According to a February 16 article published in The Economist, increasing numbers of men in Bangladesh are burning their wives and other women with acid.
Sixteen young women were treated for severe acid burns within a period of just a few days early this year, and the Dhaka Medical College Hospital has seen the average number of victims increase from two to three per week. Some believe the annual number of attacks may be in the hundreds, given that rural attacks are likely to go unreported.
Officials believe that the increase in attacks is due to a male backlash against women who are becoming increasingly confident and independent. Many women have been provided with loans to launch small businesses and have gained financial power and increased social standing in their communities.
21-year-old Asma Begum's story is a typical one. Begum returned home late from work one night and her husband became irate because his dinner was not prepared. He obtained some sulphuric acid and threw it on her later, while she was sleeping, injuring her and four other women who shared her bed. Begum's face, chest, and arm were burned.
Chemical burns horribly disfigure victims and often blind them. Most women in Bangladesh can not obtain any plastic or reconstructive surgery.
Government officials in Bangladesh and the U.S. must take steps to restrict the sale of the destructive acids used in these attacks. Sulphuric and other harmful acids are currently very easy to obtain from tanneries, jewelers, and car-battery sellers and others.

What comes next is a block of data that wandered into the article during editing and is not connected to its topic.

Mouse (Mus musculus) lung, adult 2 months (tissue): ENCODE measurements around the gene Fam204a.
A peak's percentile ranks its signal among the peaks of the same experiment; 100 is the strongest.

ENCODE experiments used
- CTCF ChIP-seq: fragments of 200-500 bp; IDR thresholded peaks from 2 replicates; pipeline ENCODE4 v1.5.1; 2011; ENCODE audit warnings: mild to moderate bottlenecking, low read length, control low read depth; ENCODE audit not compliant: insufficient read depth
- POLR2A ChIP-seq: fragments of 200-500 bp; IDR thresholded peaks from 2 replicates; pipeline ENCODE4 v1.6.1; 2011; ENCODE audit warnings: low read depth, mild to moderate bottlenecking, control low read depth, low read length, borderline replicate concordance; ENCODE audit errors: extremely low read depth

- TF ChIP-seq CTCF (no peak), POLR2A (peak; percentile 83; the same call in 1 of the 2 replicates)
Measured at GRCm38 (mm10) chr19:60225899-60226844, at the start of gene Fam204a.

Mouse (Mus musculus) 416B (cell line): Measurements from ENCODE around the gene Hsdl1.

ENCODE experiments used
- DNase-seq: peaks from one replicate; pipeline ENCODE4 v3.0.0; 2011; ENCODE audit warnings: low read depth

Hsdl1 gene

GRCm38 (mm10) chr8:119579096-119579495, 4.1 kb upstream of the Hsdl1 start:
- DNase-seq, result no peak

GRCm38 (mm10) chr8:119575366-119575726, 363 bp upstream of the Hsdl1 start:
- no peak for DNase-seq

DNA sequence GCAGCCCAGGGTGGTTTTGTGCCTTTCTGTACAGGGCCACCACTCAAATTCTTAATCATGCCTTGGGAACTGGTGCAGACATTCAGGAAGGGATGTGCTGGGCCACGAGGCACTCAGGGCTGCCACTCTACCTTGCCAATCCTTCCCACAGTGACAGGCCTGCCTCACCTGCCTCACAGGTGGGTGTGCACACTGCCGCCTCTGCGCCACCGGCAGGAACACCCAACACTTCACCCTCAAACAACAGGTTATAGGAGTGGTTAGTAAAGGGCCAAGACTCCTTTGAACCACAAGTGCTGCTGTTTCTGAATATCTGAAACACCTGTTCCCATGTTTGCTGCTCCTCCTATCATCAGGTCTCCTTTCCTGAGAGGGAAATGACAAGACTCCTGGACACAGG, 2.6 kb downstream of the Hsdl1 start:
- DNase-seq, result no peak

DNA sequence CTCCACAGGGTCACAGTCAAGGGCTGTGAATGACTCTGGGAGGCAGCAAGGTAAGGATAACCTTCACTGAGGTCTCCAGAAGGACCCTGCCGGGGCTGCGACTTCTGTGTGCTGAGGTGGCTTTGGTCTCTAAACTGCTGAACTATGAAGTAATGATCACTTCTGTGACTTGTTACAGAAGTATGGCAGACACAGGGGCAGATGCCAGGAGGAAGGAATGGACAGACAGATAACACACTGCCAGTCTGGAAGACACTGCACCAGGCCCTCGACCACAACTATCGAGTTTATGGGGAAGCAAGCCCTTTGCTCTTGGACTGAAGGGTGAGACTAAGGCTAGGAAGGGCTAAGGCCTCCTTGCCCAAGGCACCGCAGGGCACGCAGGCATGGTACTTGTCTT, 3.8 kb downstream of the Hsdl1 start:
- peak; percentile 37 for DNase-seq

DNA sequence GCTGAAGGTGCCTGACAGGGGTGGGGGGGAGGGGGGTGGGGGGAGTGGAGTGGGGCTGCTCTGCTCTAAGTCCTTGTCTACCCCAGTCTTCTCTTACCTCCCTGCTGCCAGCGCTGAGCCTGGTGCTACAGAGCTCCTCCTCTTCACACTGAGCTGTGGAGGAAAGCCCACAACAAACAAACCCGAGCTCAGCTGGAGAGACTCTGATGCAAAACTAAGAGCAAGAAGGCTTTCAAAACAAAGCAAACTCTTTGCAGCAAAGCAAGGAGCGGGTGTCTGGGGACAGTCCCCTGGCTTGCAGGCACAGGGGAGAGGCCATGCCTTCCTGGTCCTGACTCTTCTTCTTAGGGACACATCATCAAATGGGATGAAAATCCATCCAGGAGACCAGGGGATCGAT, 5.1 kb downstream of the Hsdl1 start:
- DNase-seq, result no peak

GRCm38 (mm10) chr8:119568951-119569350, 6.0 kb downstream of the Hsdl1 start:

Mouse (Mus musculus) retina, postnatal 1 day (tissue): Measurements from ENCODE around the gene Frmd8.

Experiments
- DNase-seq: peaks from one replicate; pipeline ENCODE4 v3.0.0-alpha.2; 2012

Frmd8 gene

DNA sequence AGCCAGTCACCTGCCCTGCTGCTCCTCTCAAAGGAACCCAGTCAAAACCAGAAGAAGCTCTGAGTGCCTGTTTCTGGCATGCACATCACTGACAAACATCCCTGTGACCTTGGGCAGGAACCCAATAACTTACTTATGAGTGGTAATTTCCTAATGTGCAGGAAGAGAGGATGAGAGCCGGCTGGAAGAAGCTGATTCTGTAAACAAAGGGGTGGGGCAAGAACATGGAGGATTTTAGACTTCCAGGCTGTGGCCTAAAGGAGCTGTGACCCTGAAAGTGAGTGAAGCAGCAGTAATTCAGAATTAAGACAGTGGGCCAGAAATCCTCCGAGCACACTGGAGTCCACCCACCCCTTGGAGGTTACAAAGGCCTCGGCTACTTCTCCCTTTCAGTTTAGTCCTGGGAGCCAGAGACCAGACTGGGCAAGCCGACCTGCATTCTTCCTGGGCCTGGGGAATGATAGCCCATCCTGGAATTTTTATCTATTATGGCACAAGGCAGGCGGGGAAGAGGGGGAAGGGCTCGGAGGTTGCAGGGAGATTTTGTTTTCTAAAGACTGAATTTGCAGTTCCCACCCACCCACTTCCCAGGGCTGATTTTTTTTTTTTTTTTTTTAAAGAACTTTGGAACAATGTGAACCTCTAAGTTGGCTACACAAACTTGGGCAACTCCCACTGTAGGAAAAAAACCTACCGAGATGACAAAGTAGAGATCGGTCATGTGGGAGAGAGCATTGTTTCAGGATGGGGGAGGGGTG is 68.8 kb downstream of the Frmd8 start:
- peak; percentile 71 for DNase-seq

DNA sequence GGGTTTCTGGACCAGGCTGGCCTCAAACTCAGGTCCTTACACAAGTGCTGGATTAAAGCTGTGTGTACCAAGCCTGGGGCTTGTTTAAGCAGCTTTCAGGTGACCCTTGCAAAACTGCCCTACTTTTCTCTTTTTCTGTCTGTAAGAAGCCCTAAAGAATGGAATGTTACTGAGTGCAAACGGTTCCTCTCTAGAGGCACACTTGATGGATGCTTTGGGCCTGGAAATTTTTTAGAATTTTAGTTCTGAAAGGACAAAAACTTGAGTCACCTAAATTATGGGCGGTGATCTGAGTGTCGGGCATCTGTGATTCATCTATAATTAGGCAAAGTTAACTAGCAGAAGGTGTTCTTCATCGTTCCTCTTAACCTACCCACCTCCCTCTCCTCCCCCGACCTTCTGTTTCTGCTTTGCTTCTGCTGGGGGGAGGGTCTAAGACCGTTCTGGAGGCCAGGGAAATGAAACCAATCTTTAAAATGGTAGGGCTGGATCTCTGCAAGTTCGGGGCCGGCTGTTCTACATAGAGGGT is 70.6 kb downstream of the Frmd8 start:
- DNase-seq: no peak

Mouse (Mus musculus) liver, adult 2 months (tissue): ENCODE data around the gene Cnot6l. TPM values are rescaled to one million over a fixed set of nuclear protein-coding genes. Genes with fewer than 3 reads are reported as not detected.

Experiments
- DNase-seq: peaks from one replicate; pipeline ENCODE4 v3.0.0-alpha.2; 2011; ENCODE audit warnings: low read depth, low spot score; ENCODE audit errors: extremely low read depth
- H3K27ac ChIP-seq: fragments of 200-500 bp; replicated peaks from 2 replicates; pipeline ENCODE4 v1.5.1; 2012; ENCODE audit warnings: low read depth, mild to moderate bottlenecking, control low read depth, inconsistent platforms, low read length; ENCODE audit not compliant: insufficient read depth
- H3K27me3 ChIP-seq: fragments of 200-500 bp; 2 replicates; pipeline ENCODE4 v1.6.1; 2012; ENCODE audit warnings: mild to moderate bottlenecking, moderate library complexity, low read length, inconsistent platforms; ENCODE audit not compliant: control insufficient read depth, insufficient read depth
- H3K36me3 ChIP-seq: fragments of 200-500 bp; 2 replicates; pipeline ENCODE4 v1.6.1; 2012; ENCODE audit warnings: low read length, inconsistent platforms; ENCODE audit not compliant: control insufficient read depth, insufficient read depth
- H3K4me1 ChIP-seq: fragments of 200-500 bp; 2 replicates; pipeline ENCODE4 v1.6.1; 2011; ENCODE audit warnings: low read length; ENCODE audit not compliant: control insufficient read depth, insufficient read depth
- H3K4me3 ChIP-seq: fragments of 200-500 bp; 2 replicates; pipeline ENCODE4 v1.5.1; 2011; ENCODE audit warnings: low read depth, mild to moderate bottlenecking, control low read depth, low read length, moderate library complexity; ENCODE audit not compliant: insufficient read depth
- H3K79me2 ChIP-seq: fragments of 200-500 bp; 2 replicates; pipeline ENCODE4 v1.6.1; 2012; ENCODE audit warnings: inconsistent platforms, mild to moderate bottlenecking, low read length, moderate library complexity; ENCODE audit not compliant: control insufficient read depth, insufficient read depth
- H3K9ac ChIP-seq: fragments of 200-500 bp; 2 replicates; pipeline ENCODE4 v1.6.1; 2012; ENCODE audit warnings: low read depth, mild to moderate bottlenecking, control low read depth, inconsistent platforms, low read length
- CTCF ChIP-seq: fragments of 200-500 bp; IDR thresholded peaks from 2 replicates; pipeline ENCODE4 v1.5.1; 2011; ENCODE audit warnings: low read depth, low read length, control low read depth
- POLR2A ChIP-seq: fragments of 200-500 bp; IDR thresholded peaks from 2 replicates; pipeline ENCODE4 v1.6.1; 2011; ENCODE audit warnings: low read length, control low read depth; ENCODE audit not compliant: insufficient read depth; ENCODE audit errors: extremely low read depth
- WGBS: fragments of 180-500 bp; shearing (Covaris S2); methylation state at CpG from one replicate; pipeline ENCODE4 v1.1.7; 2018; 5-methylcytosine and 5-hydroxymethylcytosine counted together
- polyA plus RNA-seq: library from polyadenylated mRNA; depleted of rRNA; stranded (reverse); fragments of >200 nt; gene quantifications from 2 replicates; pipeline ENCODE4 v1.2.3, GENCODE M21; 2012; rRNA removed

Media Resources: The Economist - February 16, 1998
12/9/2013 Mixed Results for Afghanistan's Anti-Violence Against Women Law - The United Nations Assistance Mission in Afghanistan (UNAMA) and the Office of the UN High Commissioner for Human Rights (OHCHR) released their annual report on violence against women in Afghanistan yesterday, revealing mixed results of the country's Elimination of Violence against Women Law.
"A Way to Go: An Update on Implementation of the Law on the Elimination of Violence against Women in Afghanistan [PDF]," found that there was a 28 percent increase in reports of violence against women from 2012 to 2013 , but only 17 percent of those were prosecuted under EVAW - a small 2 percent increase from last year.
The law, which was issued by the executive decree of President Hamid Karzai in 2009, criminalizes 22 acts of violence against women and specifies punishment for perpetrators. . . .